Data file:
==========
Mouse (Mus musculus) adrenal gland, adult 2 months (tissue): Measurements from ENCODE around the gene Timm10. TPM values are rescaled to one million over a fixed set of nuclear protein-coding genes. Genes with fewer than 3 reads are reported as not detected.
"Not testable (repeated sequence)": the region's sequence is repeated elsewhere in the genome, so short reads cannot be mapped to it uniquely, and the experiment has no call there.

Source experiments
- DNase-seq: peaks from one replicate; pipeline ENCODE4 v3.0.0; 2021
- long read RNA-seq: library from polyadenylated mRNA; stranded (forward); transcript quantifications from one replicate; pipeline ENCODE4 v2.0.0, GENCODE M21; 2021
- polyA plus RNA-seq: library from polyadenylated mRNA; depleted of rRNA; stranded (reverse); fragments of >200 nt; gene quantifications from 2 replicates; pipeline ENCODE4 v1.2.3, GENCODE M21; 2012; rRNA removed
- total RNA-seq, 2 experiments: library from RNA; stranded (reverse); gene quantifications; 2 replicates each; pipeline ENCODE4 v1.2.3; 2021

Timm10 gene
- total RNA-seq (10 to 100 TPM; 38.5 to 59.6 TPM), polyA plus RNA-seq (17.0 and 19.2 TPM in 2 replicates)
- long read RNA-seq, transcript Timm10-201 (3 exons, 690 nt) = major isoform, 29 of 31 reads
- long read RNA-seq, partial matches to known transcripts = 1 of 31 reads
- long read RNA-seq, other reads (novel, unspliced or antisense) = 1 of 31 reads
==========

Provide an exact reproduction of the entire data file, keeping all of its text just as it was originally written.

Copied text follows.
Mouse (Mus musculus) adrenal gland, adult 2 months (tissue): Measurements from ENCODE around the gene Timm10. TPM values are rescaled to one million over a fixed set of nuclear protein-coding genes. Genes with fewer than 3 reads are reported as not detected.
"Not testable (repeated sequence)": the region's sequence is repeated elsewhere in the genome, so short reads cannot be mapped to it uniquely, and the experiment has no call there.

Source experiments
- DNase-seq: peaks from one replicate; pipeline ENCODE4 v3.0.0; 2021
- long read RNA-seq: library from polyadenylated mRNA; stranded (forward); transcript quantifications from one replicate; pipeline ENCODE4 v2.0.0, GENCODE M21; 2021
- polyA plus RNA-seq: library from polyadenylated mRNA; depleted of rRNA; stranded (reverse); fragments of >200 nt; gene quantifications from 2 replicates; pipeline ENCODE4 v1.2.3, GENCODE M21; 2012; rRNA removed
- total RNA-seq, 2 experiments: library from RNA; stranded (reverse); gene quantifications; 2 replicates each; pipeline ENCODE4 v1.2.3; 2021

Timm10 gene
- total RNA-seq (10 to 100 TPM; 38.5 to 59.6 TPM), polyA plus RNA-seq (17.0 and 19.2 TPM in 2 replicates)
- long read RNA-seq, transcript Timm10-201 (3 exons, 690 nt) = major isoform, 29 of 31 reads
- long read RNA-seq, partial matches to known transcripts = 1 of 31 reads
- long read RNA-seq, other reads (novel, unspliced or antisense) = 1 of 31 reads